[GUINCHO, PORTUGAL] — On the west coast of Portugal, only an hour or so outside of Lisbon and right below the farthest western point of the European continent is Guincho. Rated one of the top ten beaches in the world, it’s a dream. Strong winds, perfect sand, large waves and incredible sunsets (I’ve been told, which I missed) it just all adds up. Easy to get to, with parking along the road and multiple coves (I’m actually not 100% if there is one single Guincho, or a bunch) you can just drive, park and burn. I hear the winds are intense in July and June and are perfect in September. I was lucky that one day it was Kite Surf City and too intensely windy
[LISBON] — Portugal was never really high up on my list, but over the last couple of years, the more and more I read about it, the more it moved up. Conde Nast Traveler, Monocle, Travel & Leisure, AFAR, they all pointed to the rise of Portugal. Despite its government tenuous position, all pointed to the rise in living standards, infrastructure and standard of living…and that it was somewhat undiscovered compared to the rest of Europe. This article by Frank Bruni in the New York Times sold me…as he was sold on Lisbon. That moved Lisbon to the top. I used his article as a virtual tour guide. As well as these others. They obviously have been running press junkets due to the recent influx
[SINTRA, PORTUGAL] — Sintra is not just a single town, but an entire wooded (unusually so in these arid parts) nature preserve about an hour and a half outside of Lisbon. Definitely well worth the drive and easy to find — the roads and signs in Portugal are outstanding. Plan a half a day, at least, to make the loop through the forest and the half dozen towns and castles and sites within the preserve. From Moor forts (damn Moors were everywhere!) to ornate castles to other follies; the sites are mind-blowing. The must-see is the Castelo da Pena featured a lot in these pics. You can stop and have a nice tourist-clogged lunch in Sintra before heading out and a nice castle there, too.
[LISBON] — High overlooking Lisboa, is the Castelo de São Jorge, one of the coolest forts I’ve seen. Lots of excellent shooting points, areas of properly dispersing hot oil and other general harassment. It’s a great thing to do in the morning or sunset. You can take the trolly up, or walk the zigzag streets. Excellent views of the red roofs of Lisbon.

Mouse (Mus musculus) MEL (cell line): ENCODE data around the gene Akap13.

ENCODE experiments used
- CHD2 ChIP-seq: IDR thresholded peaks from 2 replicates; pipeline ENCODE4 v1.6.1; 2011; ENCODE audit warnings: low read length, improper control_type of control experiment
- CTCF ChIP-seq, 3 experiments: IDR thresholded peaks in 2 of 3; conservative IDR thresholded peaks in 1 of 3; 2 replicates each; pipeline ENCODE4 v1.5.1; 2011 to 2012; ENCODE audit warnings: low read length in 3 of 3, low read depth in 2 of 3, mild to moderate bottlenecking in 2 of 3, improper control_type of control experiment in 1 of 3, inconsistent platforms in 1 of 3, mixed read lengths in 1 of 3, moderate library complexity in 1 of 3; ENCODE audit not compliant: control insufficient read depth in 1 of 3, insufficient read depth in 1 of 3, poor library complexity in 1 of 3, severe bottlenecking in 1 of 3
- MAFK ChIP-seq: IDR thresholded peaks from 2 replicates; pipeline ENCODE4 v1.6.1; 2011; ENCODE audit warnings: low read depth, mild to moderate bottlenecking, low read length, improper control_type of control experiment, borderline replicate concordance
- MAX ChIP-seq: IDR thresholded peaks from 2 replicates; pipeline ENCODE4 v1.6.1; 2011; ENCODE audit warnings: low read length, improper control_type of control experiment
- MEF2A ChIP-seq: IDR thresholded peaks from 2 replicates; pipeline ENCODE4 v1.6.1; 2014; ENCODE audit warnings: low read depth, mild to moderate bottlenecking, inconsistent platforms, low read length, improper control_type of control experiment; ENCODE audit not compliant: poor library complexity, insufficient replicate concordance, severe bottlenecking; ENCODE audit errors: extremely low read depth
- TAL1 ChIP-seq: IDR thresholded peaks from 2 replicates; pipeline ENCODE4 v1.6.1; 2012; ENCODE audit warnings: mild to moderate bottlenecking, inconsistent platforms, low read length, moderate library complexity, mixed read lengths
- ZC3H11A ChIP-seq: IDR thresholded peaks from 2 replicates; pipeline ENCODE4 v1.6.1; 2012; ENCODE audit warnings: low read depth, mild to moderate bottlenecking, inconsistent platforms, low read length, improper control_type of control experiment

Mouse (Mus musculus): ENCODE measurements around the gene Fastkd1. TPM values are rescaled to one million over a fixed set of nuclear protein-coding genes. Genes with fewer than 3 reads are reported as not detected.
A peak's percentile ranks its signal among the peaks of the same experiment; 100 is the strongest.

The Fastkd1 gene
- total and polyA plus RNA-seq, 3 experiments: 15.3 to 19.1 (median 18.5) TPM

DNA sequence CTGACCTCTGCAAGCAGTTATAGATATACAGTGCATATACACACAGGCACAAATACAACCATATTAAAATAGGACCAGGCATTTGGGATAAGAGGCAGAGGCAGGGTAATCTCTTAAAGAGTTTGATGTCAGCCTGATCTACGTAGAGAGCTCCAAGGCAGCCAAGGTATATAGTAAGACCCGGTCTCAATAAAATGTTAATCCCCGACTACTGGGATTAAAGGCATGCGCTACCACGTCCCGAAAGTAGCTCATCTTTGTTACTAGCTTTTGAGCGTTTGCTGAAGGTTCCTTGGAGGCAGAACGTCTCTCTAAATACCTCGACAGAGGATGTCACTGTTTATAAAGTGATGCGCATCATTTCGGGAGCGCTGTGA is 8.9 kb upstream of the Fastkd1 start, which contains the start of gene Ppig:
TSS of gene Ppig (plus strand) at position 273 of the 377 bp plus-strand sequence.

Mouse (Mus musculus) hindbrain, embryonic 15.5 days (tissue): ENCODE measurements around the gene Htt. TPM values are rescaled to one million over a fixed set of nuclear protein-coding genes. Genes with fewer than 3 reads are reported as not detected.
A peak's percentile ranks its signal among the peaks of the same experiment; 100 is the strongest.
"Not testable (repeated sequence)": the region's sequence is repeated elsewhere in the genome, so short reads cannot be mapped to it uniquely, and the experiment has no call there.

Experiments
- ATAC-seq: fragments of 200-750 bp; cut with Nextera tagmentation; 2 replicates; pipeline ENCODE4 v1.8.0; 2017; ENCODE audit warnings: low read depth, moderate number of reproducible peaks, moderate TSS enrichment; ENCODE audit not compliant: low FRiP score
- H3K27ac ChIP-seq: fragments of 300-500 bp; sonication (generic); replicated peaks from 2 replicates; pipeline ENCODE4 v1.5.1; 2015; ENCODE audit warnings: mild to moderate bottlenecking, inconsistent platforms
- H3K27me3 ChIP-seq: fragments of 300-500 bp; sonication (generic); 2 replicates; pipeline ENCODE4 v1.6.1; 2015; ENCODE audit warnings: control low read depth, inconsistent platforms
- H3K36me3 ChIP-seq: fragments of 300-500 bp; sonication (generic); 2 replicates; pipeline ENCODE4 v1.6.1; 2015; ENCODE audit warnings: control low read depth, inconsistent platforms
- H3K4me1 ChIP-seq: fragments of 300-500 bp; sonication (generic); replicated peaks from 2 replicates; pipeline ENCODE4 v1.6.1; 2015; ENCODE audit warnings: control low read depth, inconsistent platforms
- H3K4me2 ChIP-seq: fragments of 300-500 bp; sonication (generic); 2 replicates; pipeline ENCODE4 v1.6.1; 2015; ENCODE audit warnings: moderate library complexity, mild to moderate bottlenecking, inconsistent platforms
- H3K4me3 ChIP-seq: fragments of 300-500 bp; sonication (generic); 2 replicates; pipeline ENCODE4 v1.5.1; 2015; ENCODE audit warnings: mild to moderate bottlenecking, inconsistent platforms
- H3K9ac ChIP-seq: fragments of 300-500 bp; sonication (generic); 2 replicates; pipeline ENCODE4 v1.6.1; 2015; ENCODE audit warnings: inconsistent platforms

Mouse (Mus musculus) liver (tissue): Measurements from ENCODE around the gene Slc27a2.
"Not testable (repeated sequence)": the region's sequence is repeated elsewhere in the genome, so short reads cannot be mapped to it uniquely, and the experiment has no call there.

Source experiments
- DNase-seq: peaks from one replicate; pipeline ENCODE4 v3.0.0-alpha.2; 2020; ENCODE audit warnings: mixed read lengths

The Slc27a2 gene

[CASCAIS, PORTUGAL] — Another great hotel in Cascais, is the Villa Italia, just outside of the town, and right along the rock coast. Within walking distance, it is a perfect location to serve as your base of operations for exploration all along the Lisbon coast. For some reason unbeknownst to me, they upgraded me…and not to just a suite, but the entire $3,000/night penthouse! A two bedroom, several thousand sf sprawling series of rooms at the top of the hotel, with it’s own hot tub overlooking the pool, ocean and the coming and going boats. Thank you! Everyone was supremely nice and amazingly helpful and attentive. The pool is what makes the whole hotel. The perfect place to come back for a post-hike/post-beach dip
[CASCAIS, PORTUGAL] — In a cool old fort ringing the Cascais harbor is the Pousada Cascais, a brand new hotel voted on Conde Nast Traveler’s Hot List. Lot’s have been written up about it and it is certainly a cool location, nice and new but I was a little overwhelmed. It is a little sterile, but still nice. More like a convention hotel on the inside; a little stark, but certainly nice. The location can’t be beat. Make sure you book a room with a harbor view, the inside rooms are a bit cold; my first room opened up onto the inside of the fort and faced the glass-walled workout room, so you kinda have to keep your drapes closed…which is what you don’t want
[CASCAIS, PORTUGAL] — About a half-hour outside of Lisbon, Cascais is a great little beach town along the coast and the perfect base to explore the entire Lisbon coast. You can rent a car or the commuter train from Lisbon can drop you right smack in the middle of the town and the beach. It’s not the most picture-perfect place — a lot of English pubs and shops selling tat catering to package tours from England — but certainly has many charms. The best of which is its location, easy to ride a bike or taxi out to the killer Guincho beach or shoot up to Sintra, about 40 minutes away in the inland mountains. the in-town beaches aren’t the best, more convenient than pretty, but
[Cascais, Portugal] — There are a number of great restaurants in Cascais. And a lot of bad English-touristy ones. You just need to know how to find them. My favorite was Gulli, highly recommended by everyone, right off the main square. Cool patio, great people watching and really, really good Italian — perfect for a breezy summer night. My friends that live in Cascais, Goncalo and Rita, also told I must eat at Don Manolo, a humble outdoor place right off the main square. As Goncalo quoted from an English travel show said “There are three things in Portugal: the sun, the sea and Chicken Peri Peri at Don Manolo.” It was delish. And cheap. And still run by Don Manolo, a 90ish man who